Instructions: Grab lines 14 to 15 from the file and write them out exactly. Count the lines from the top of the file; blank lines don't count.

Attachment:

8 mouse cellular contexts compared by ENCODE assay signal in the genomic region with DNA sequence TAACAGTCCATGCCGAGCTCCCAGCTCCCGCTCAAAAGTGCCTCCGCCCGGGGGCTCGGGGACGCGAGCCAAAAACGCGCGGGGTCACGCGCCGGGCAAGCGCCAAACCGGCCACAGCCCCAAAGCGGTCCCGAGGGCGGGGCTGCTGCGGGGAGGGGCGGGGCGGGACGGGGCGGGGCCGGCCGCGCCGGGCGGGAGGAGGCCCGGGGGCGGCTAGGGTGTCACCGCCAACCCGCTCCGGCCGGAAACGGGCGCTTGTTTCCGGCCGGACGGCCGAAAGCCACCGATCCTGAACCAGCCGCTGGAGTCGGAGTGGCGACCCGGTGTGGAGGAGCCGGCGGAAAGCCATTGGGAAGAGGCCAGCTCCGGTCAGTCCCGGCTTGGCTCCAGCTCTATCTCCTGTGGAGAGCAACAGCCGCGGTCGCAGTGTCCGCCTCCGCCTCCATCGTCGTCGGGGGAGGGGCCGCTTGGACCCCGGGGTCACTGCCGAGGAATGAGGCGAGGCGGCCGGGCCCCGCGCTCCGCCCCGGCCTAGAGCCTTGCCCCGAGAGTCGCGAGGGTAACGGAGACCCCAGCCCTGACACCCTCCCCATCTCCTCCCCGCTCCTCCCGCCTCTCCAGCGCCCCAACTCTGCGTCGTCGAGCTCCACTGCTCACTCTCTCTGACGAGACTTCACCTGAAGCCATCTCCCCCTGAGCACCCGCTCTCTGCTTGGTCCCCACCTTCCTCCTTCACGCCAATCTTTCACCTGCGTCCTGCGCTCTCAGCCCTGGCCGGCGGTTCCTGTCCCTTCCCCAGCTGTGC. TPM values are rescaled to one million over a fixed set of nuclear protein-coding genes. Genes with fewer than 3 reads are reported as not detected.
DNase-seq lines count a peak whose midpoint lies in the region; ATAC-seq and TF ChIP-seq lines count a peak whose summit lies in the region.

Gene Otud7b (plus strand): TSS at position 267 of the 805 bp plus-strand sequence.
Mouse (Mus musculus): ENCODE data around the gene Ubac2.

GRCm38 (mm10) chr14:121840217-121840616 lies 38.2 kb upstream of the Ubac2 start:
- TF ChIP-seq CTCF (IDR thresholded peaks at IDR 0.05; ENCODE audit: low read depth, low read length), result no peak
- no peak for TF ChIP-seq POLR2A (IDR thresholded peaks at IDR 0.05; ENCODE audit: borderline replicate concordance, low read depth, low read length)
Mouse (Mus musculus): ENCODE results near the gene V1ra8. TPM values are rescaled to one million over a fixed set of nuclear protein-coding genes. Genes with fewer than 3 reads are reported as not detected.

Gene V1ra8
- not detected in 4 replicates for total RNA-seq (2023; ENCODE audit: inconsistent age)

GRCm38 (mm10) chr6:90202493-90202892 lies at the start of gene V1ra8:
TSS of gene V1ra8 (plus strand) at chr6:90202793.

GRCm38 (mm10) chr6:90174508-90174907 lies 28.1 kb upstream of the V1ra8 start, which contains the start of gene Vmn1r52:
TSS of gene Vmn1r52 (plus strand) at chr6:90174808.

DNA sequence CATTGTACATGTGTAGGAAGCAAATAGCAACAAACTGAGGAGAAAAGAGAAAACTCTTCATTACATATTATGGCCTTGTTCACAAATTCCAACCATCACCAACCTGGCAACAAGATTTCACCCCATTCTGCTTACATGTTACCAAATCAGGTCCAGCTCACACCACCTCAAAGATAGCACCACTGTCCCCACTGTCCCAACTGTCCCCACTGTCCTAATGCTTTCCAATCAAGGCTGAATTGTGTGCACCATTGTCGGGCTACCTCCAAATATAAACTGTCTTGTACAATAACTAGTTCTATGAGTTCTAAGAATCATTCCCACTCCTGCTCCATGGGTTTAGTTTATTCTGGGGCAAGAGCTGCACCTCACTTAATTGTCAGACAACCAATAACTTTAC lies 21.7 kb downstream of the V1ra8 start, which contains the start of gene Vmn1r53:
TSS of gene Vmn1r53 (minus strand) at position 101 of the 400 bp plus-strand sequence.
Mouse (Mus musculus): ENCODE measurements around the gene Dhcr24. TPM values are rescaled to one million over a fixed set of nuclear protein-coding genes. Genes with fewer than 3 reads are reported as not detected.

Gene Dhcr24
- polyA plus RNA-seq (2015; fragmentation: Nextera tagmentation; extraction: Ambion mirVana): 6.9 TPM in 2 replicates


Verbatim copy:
TSS of gene Vmn1r52 (plus strand) at chr6:90174808.

DNA sequence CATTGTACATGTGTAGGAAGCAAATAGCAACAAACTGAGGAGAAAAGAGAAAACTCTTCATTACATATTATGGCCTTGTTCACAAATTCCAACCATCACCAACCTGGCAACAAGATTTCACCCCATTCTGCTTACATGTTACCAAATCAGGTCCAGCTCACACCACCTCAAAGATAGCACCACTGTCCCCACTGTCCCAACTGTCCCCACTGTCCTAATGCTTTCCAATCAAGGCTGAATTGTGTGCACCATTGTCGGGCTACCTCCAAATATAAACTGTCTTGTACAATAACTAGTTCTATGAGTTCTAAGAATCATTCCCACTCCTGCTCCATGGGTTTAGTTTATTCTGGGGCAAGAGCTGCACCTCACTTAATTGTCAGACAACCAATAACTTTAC lies 21.7 kb downstream of the V1ra8 start, which contains the start of gene Vmn1r53: